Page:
The European Tribune is a forum for thoughtful dialogue of European and international issues. You are invited to post comments and your own articles.
Please REGISTER to post.
What is the relationship there? Pensions weren't yet privatised when this happened to pensioners in ex-communist states. Methinks this has more to do with the model of retirement funds as a pot of lifetime savings, whether private or state-run.
And the short-term solution to imported inflation - interest rate hikes or austerity in order to improve (or defend) your terms of trade with RoW - works at cross purposes with the industrial policy required to reduce your import dependencies.
Does that apply to basic food items and heating fuel?
Let me add a third problem I see with the inflation narrative: on the side of wealthy people. What inflation eats away at is the value of their assets. If they can decouple at least a good part of their income from asset prices and keep their assets (bee it gold or stocks in companies not going bust or means of production), then they don't loose anything physical, and the value of those assets will rebound in the next rally. I imagine this is not something that can't be countered with some nice taxes on wealth, but don't you agree that the rich don't automatically suffer the inflation route?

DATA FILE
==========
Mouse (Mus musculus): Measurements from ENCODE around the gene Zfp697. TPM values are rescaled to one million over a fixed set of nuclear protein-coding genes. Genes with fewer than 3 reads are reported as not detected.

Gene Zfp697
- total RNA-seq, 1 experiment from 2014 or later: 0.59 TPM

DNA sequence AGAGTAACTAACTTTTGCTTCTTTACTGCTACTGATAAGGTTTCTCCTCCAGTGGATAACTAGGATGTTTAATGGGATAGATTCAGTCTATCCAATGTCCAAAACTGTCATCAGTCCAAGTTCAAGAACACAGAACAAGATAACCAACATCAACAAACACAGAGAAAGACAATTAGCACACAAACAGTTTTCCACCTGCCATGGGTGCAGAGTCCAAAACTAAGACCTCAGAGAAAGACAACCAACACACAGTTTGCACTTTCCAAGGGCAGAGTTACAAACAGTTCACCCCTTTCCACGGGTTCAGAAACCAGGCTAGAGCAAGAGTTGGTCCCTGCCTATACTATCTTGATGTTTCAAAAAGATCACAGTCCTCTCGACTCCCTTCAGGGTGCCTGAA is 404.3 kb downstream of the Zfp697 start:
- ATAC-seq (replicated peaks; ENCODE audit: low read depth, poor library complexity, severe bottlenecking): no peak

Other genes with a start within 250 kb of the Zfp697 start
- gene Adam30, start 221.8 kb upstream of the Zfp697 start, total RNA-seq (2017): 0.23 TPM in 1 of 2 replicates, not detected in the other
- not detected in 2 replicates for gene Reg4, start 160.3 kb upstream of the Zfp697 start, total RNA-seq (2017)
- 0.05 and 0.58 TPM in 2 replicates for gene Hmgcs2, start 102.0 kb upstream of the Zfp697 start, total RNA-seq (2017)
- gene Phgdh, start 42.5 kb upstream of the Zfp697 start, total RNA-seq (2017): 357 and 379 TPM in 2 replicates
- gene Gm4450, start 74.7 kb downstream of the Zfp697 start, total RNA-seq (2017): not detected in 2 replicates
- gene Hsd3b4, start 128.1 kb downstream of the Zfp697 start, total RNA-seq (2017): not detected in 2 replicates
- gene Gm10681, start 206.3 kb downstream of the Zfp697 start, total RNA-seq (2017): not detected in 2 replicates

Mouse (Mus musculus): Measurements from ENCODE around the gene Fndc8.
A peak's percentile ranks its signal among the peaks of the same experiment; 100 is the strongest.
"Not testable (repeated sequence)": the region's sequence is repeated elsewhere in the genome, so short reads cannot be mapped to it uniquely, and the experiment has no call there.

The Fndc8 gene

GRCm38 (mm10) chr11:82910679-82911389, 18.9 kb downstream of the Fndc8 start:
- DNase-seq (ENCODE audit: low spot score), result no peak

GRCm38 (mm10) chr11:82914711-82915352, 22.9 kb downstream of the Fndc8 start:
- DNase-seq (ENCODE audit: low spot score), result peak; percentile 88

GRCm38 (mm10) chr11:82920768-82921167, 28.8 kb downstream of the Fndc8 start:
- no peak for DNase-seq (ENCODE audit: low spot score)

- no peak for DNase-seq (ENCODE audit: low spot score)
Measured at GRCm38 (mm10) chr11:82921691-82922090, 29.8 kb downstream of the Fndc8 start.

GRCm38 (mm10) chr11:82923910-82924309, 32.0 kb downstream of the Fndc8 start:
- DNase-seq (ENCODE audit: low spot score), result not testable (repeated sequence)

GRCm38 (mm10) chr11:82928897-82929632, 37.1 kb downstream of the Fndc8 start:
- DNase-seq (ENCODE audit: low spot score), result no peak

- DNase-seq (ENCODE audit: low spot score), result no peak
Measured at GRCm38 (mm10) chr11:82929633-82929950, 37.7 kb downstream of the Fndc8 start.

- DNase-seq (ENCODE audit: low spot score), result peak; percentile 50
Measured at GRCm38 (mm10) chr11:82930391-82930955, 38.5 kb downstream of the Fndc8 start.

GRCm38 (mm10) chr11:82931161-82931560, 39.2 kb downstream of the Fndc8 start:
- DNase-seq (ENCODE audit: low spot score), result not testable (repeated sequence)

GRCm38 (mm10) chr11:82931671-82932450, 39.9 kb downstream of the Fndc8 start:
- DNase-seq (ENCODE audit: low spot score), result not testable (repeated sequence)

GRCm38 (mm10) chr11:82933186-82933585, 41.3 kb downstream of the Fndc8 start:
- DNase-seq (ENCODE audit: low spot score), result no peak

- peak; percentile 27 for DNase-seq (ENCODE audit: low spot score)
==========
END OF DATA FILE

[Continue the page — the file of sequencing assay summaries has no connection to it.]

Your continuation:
One whose delusions are out of fashion.
by afew - Apr 20 46 comments
by ChrisCook - Apr 20 2 comments
by DoDo - Mar 19 19 comments
by DoDo - Apr 11 4 comments
by redstar - Apr 2 19 comments
by gmoke - Apr 1 33 comments
by ManfromMiddletown - Apr 241 comment
by ChrisCook - Apr 202 comments
by afew - Apr 2046 comments
by DoDo - Apr 114 comments
by redstar - Apr 219 comments
by gmoke - Apr 133 comments
by DoDo - Mar 1919 comments